“You got some kind of righteous cause going with this priest and now you want to drag my boy into it.”
So says Mrs. Muller (Tamara Steele) as she squares off against school principal Sister Aloysius (Barbara Rhodenhizer) in John Patrick Shanley’s “Doubt: A Parable”.
Thought-provoking, unsettling and timely, this play challenges the audience members to embrace their doubts because through them is how people will grow.
Sandstone Theatre Company presents “Doubt: A Parable” at Watermark Theatre in North Rustico, Nov. 6-9. On stage, two strong personalities clash: Sister Aloysius is a staunch traditionalist who sees evil in every action that differs from her concept of right and wrong; Father Flynn (Adam Gauthier) is the force of humanity and change, befriending the boys especially the marginalized ones.
But are his motives pure? And is change always the right choice?
Sister Aloysius chastises the young Sister James (Jenna Marie) for being too friendly with the students, saying, “They’re children. They can talk to each other.” Which is correct – time-honoured societal roles or relationships based on compassion and understanding, with their fuzzy boundaries? What happens when – or if – the lines of propriety and adult responsibility are crossed? And of course, there are always victims.
This powerful play, although set in 1964 New York, transcends time and place in its treatment of questions that still plague people today. The certainties that anchored previous generations have been questioned and found wanting, leaving doubts. Yet these doubts can re-define people.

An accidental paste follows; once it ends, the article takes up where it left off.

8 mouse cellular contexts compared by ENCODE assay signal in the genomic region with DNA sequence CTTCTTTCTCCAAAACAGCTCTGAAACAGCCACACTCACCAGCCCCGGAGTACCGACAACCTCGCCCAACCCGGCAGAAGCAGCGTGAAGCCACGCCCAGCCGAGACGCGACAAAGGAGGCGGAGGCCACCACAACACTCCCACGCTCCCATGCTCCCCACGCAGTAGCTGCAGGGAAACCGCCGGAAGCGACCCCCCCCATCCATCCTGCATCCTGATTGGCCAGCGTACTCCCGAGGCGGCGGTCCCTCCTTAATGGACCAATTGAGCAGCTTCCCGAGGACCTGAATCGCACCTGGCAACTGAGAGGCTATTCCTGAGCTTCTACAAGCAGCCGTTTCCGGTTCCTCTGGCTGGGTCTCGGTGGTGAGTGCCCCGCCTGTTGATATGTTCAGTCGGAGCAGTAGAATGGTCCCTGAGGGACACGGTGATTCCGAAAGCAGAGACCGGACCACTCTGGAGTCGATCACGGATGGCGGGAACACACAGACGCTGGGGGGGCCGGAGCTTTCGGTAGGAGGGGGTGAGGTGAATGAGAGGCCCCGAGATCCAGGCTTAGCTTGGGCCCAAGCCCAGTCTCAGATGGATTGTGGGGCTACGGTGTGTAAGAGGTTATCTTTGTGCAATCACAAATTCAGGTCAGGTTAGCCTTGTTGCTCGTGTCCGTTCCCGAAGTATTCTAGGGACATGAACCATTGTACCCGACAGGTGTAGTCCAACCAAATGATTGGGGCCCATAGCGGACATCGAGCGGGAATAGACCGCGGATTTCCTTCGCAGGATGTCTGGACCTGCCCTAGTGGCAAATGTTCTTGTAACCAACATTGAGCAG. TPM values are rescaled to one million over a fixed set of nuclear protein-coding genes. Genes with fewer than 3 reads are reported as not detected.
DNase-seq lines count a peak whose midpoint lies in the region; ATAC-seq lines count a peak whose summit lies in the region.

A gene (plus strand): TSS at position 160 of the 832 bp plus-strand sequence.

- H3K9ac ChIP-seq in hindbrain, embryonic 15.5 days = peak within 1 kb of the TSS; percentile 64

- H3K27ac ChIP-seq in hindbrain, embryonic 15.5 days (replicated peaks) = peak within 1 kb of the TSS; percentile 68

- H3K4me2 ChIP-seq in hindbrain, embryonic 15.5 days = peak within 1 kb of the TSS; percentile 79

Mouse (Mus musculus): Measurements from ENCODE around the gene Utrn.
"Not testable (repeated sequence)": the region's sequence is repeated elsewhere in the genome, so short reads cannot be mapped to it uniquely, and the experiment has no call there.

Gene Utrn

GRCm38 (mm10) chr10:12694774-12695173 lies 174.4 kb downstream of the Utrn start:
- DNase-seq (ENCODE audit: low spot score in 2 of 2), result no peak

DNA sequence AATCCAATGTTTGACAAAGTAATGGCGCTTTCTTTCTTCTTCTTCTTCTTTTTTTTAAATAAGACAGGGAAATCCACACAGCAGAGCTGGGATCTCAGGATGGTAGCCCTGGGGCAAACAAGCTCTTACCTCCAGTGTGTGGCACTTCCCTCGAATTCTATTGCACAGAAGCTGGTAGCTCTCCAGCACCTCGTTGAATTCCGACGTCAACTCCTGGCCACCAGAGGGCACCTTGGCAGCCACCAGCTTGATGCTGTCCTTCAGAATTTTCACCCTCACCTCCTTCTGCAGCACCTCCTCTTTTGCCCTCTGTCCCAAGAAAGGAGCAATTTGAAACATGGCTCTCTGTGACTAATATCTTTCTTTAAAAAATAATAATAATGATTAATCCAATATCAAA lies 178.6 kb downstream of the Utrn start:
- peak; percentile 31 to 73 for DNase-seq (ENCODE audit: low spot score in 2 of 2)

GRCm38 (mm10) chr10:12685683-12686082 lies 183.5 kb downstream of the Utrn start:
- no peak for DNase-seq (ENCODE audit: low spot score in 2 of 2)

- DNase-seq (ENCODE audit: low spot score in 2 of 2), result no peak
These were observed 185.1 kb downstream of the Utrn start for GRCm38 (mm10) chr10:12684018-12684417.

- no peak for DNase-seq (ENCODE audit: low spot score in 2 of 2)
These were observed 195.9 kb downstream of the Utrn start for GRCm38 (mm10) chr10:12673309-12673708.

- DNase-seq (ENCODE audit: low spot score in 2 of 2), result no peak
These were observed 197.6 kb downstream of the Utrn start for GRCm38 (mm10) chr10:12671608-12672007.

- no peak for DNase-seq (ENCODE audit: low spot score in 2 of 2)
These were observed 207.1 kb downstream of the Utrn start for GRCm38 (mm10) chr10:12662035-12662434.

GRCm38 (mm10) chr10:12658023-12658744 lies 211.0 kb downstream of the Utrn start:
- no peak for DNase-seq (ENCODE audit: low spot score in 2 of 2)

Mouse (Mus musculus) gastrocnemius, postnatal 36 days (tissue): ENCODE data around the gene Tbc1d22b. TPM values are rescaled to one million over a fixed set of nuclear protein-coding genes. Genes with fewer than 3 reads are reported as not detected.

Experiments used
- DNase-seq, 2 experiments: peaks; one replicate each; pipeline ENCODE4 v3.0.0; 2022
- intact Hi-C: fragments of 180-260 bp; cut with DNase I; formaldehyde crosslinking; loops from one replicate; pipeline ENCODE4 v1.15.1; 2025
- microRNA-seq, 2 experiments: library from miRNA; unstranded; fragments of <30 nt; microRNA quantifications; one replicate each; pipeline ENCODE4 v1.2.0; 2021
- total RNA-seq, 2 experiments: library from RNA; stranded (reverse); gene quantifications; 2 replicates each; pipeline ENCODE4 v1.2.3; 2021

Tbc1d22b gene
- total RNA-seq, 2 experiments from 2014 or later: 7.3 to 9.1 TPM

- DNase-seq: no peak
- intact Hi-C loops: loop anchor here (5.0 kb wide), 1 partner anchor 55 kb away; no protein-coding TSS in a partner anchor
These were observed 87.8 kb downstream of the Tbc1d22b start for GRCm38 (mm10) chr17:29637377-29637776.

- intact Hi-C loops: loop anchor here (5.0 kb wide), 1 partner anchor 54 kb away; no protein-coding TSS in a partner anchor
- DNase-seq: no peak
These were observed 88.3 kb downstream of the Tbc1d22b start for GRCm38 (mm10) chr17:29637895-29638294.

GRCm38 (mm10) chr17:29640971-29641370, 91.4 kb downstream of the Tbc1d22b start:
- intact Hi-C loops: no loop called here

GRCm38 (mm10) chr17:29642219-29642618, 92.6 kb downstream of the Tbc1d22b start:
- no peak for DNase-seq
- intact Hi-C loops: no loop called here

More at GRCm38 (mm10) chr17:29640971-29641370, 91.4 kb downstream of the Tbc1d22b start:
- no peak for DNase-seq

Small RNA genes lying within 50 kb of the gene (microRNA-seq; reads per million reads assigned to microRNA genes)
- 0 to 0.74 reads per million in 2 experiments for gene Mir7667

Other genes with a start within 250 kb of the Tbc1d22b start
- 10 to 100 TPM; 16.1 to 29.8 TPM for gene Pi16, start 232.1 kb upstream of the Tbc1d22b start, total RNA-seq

“Doubt requires more courage than conviction does, and more energy, because conviction is a resting place and doubt is infinite . . . . Doubt is nothing less than an opportunity to re-enter the present,” said Shanley.
Director Paul Whalen and Rhodenhizer were both involved in the 2013 ACT (A Community Theatre) production of the show at St. Paul’s church and both are excited to be working on a remount of this play.
“It’s been six years since Doubt was last staged and I feel as though, through those years, I have grown and learned more about myself and stagecraft… and will be able to prompt the audience to question not only the characters, and the story presented, but also themselves,” said Rhodenhizer.
Whalen, who also directed the 2013 production sees the play as one that “deals with a church in transition and the vulnerable who were preyed upon by people they trusted… The playwright has created a play where we, the audience, must make a decision: did he or didn’t he? We are left with moral ambiguity.”
Doubt: A Parable opens at Watermark on Nov. 6 at 7:30 p.m., with shows on Thursday, Nov. 7, Friday, Nov. 8, and Saturday, Nov. 9 at 7:30 p.m., with and a Saturday matinee at 1 p.m. Tickets are $25 and are available online at ticketwizard.com or at the door.